A campaign group has issued an appeal for people to help clear polystyrene balls which have washed up on a beach.
Hundreds of thousands of tiny balls have been swept ashore on Brighton beach, sparking fears over local wildlife.
Pollution contractors were brought in, and visitors and swimmers have began helping with the clean-up.
It is believed the balls may have come from a pontoon off the Kent coast that was damaged in bad weather last month.
The tiny balls are drifting across more than a mile of beach.
Environmental campaigner Coral Evans has urged beach visitors to help with the clean-up operation.
Ms Evans, from Leave No Trace Brighton, a community group of local people who take action to protect the area from litter, said a number of volunteers – including swimmers – have already responded to the call.
Some have helped collect some of the plastic using sieves to separate them from the sand.
Ms Evans said: “We’ve got hundreds and hundreds of thousands of these little polystyrene balls.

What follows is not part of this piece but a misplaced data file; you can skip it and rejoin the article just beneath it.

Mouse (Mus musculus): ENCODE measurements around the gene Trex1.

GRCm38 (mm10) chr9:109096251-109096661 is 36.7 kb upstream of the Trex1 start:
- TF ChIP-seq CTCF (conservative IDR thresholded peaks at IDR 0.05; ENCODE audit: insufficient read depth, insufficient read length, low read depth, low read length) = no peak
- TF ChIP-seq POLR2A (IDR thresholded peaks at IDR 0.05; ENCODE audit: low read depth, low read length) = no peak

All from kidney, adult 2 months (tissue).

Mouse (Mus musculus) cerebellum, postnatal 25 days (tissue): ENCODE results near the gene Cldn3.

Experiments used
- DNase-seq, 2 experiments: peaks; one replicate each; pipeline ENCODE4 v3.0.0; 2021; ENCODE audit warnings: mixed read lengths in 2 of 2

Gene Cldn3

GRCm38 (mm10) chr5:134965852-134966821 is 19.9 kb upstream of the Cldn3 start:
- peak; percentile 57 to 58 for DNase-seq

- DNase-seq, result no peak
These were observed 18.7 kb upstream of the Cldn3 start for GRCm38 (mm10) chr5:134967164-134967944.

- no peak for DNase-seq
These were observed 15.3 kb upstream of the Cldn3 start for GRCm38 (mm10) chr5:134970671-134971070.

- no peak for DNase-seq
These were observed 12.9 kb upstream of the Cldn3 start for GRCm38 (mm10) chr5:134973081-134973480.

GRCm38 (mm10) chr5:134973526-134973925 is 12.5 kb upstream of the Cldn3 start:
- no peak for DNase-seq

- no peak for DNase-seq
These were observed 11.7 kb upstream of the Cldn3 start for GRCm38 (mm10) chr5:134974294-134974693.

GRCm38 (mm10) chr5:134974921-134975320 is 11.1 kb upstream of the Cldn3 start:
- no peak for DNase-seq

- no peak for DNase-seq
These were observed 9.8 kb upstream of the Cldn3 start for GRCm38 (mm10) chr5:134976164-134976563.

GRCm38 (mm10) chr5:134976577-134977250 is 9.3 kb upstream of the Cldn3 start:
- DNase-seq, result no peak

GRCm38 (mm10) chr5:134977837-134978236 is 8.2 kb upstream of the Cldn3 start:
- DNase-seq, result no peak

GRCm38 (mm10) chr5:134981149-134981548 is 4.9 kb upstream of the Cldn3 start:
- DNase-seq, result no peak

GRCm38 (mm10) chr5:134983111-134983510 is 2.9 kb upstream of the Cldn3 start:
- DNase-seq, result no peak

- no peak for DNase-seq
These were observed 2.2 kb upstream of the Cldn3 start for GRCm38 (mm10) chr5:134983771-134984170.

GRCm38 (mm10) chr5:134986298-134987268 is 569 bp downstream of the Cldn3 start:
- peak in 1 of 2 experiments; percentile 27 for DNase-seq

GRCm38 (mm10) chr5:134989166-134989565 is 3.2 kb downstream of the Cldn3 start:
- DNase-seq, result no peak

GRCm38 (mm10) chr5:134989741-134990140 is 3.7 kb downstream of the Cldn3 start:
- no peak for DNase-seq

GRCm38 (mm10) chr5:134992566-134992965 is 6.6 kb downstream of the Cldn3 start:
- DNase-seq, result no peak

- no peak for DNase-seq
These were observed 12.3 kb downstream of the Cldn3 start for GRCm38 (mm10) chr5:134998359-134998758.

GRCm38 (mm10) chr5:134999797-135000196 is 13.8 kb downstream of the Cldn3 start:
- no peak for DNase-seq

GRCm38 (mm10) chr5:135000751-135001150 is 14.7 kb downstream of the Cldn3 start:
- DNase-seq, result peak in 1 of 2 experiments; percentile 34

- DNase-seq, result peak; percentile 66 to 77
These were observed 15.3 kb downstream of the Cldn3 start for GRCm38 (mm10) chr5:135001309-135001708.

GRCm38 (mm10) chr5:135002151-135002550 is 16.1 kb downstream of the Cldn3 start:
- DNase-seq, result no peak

“They’ve blown westwards, they’re in the shingle and they’ve sunk down. They’re everywhere.”
Phélim Mac Cafferty, leader of Brighton and Hove City Council, said: “The other side of these balls and other single use plastics is they’re carcinogenic, and of course they stay there for a very long period of time so their damage is untold.”
The council is in talks with environment clean-up experts on how best to remove the balls.
A council spokeswoman said: “The situation is very upsetting. Unfortunately there is no easy, mechanical way to clear them up.
“The impact of single use plastics on the marine environment is now well-known. This is why we are committed to tidying up the beach as soon as possible.”